I cut the pannier skirt from an old sheet I bought at Village des Valeurs. I figured I'm probably going to wear it only a few times anyway so it doesn't need to be super tough.
Bonus: This part I was able to cut on the table instead of the floor.
Below you can see the boning channel guides for the pannier skirt. I used transfer paper and a tracing wheel. For those kinds of marks, there are not that many ways to get a great transfer.
And here it is with the channels sewn. I'll have pictures of it being worn when I put it on next Monday!
Next I made the bodice. Sorry I don't have any pictures of the construction. I used a very stiff and heavy fabric for the interlining, so I decided not to bone it. Maybe I should have, but I didn't want to add too much thickness to the seams. And it turned out that it was a good thing too, because I made the bodice slightly too small, so I had to ease out the side and center back seams. Now, I think it's a tiny bit too big, but that's much, much better than too small!
And then I made the overskirt. You can see the pleats on the side here. Towards the left there's supposed to be one last pleat, but I couldn't figure out how to gather it without the wrong side of the fabric showing. I ended up folding everything together, including the bottom of the previous folds, into the seam. That seems to work alright.
Here's the new corset! I had to rip out and recycle boning from the previous, much too small one, because there wouldn't have been enough time to order some new. This time I didn't shorten it at the waist or at the top, but I removed one full inch from the bottom. I think it could still have been shortened a little bit at the waist, but it still fits fine anyway. Much better than the previous one.
Turns out I actually made it slightly too big, so I had to take an extra seam at the center back to make it slightly smaller.
I even had time to make a cape! Below are pictures of the cape all marked and ready to be cut, and the pattern right below it. The trick when making a circle cape is to draw two half circles, taking your shoulder points as a reference. This way the length is just about even all around, instead of it being shorter at the sides and longer at the back and front.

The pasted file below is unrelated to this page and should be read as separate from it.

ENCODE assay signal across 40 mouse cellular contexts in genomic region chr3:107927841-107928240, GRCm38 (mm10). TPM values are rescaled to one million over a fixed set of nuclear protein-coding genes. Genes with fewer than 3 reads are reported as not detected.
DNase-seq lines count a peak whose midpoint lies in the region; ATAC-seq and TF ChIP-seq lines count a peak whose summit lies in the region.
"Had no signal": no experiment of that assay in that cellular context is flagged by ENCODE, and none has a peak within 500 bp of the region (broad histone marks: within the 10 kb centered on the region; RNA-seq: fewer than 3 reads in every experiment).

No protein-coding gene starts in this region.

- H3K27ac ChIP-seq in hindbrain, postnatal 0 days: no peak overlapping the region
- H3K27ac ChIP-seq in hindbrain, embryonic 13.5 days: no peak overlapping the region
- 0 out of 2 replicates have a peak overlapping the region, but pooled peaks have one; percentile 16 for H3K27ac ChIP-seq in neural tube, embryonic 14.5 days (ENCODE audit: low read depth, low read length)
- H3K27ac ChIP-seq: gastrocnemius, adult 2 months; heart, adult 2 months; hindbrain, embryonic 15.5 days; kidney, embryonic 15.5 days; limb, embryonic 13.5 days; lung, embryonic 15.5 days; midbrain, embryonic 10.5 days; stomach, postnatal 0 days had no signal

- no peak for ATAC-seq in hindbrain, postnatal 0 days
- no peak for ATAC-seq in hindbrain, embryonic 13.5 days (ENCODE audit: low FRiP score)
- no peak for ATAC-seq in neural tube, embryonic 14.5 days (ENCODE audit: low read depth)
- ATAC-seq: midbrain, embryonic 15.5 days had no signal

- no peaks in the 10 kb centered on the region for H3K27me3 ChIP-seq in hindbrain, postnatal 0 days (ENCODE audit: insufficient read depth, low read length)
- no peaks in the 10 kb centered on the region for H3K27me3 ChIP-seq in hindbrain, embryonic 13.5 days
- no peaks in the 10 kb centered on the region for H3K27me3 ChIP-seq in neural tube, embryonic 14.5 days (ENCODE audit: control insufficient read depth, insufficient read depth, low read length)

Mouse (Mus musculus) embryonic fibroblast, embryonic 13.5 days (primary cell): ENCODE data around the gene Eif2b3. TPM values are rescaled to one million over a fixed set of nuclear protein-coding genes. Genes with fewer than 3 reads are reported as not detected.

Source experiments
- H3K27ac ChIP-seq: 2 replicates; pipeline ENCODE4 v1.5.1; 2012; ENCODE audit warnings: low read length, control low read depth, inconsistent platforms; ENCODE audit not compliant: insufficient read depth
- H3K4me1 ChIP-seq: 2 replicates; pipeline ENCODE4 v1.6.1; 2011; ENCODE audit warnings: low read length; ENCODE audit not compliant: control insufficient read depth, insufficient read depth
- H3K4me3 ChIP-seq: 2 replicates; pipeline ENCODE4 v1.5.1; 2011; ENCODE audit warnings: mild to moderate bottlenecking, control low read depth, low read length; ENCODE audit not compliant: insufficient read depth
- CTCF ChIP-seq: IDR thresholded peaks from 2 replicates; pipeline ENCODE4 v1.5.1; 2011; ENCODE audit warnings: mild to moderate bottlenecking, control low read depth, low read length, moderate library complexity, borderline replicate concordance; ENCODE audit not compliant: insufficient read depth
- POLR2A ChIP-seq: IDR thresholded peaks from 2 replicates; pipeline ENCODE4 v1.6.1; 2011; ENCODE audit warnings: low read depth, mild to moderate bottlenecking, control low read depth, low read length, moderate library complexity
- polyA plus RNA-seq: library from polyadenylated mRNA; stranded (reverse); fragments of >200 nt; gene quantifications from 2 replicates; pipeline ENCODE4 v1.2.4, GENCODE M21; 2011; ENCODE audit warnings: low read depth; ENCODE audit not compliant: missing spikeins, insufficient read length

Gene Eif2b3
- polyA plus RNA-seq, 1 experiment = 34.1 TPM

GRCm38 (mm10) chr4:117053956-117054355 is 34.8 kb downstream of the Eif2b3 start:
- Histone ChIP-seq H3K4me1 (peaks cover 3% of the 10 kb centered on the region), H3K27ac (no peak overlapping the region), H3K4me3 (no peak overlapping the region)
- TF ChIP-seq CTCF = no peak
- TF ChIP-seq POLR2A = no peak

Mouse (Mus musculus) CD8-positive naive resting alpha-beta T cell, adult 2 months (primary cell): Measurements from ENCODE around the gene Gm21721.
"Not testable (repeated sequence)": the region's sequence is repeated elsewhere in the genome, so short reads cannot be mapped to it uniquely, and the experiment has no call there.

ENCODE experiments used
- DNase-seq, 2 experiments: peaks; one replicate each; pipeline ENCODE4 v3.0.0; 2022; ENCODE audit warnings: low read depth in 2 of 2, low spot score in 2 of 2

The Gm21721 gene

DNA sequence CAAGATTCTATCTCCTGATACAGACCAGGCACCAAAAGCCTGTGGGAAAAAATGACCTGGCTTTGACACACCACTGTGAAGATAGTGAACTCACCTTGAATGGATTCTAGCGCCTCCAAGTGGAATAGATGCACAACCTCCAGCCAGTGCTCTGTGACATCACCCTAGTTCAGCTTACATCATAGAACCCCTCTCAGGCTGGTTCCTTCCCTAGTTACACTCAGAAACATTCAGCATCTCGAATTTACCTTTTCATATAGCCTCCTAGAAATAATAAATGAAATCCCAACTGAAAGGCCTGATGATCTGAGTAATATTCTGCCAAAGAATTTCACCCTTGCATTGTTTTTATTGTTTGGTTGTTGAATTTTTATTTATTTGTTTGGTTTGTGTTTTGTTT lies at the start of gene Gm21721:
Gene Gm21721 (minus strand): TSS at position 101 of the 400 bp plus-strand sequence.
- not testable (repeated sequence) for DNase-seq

Everything went so incredibly fast. I think I was expecting a lot of snags along the way so I planned for about twice the expected time to start with. When almost no snags happened, I was left with all this extra time! Which is good, because, by then, I had a cold, and I used the time to rest.
But I think the fact that it went so quickly is due to two main reasons: 1- I'm using Truly Victorian patterns, which are well made and true to advertised size. And 2- Since it's not the first time I use them, I know exactly where to fuse the sizes and shorten them so they fit right. I'm a small in the shoulders, and a medium for waist and hips, which means that I need to redraw the pattern pieces before I start. And I'm also short-bodied, which means I remove half an inch at the waist line and half an inch at the midpoint between bust and shoulders, which is a little trickier because it also involves lowering the armscye. But it works, every single time. That's only for the bodice though; for the skirts, I just do the medium size (and yes, they run extremely small, I wear sizes 0-2 in modern sizes in most stores - that is, those that make sizes small enough for me - so if the size medium fits me, imagine how small those patterns really are!).
So, things went well and fast. I bought some accessories, converted earrings to clips, dug out my old makeup and spent a lot of time on Rapunzel's Resource learning how to style long hair. I think it's all going to go together great and look fantastic :-)
And last but not least... I wanted to make a special giant tree for my big front window. I would have painted it with black paint on white fabric and lighted it from behind, but I ran out of time. It will be magnificent... next year :-)